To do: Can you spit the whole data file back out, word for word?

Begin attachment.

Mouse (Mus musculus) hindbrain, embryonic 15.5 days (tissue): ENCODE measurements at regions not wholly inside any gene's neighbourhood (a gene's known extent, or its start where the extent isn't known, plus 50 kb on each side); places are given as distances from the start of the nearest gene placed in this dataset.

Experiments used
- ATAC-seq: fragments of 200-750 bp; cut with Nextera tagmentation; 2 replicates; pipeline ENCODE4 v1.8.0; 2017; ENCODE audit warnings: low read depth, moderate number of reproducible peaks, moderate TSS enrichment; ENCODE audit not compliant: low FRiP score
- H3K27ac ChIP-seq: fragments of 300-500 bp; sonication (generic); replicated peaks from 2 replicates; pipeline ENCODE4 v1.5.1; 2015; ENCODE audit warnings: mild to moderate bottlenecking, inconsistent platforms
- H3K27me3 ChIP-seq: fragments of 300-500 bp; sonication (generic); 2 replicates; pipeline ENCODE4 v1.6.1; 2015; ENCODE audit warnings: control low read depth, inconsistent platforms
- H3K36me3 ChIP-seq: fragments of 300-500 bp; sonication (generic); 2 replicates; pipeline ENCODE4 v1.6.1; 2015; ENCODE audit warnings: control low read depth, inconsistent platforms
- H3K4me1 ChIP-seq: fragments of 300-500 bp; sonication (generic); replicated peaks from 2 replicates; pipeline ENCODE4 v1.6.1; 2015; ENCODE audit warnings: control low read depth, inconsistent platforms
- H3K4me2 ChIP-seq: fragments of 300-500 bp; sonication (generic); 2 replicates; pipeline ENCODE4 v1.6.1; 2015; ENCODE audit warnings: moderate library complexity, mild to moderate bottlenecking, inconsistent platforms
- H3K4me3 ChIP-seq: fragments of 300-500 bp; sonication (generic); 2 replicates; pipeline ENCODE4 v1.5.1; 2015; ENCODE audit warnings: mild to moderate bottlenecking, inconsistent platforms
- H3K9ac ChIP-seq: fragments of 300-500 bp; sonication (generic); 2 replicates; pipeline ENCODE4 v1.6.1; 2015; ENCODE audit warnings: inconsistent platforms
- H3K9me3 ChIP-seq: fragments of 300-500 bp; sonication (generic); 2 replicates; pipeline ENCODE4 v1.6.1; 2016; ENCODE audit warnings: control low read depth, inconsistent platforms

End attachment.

Mouse (Mus musculus) hindbrain, embryonic 15.5 days (tissue): ENCODE measurements at regions not wholly inside any gene's neighbourhood (a gene's known extent, or its start where the extent isn't known, plus 50 kb on each side); places are given as distances from the start of the nearest gene placed in this dataset.

Experiments used
- ATAC-seq: fragments of 200-750 bp; cut with Nextera tagmentation; 2 replicates; pipeline ENCODE4 v1.8.0; 2017; ENCODE audit warnings: low read depth, moderate number of reproducible peaks, moderate TSS enrichment; ENCODE audit not compliant: low FRiP score
- H3K27ac ChIP-seq: fragments of 300-500 bp; sonication (generic); replicated peaks from 2 replicates; pipeline ENCODE4 v1.5.1; 2015; ENCODE audit warnings: mild to moderate bottlenecking, inconsistent platforms
- H3K27me3 ChIP-seq: fragments of 300-500 bp; sonication (generic); 2 replicates; pipeline ENCODE4 v1.6.1; 2015; ENCODE audit warnings: control low read depth, inconsistent platforms
- H3K36me3 ChIP-seq: fragments of 300-500 bp; sonication (generic); 2 replicates; pipeline ENCODE4 v1.6.1; 2015; ENCODE audit warnings: control low read depth, inconsistent platforms
- H3K4me1 ChIP-seq: fragments of 300-500 bp; sonication (generic); replicated peaks from 2 replicates; pipeline ENCODE4 v1.6.1; 2015; ENCODE audit warnings: control low read depth, inconsistent platforms
- H3K4me2 ChIP-seq: fragments of 300-500 bp; sonication (generic); 2 replicates; pipeline ENCODE4 v1.6.1; 2015; ENCODE audit warnings: moderate library complexity, mild to moderate bottlenecking, inconsistent platforms
- H3K4me3 ChIP-seq: fragments of 300-500 bp; sonication (generic); 2 replicates; pipeline ENCODE4 v1.5.1; 2015; ENCODE audit warnings: mild to moderate bottlenecking, inconsistent platforms
- H3K9ac ChIP-seq: fragments of 300-500 bp; sonication (generic); 2 replicates; pipeline ENCODE4 v1.6.1; 2015; ENCODE audit warnings: inconsistent platforms
- H3K9me3 ChIP-seq: fragments of 300-500 bp; sonication (generic); 2 replicates; pipeline ENCODE4 v1.6.1; 2016; ENCODE audit warnings: control low read depth, inconsistent platforms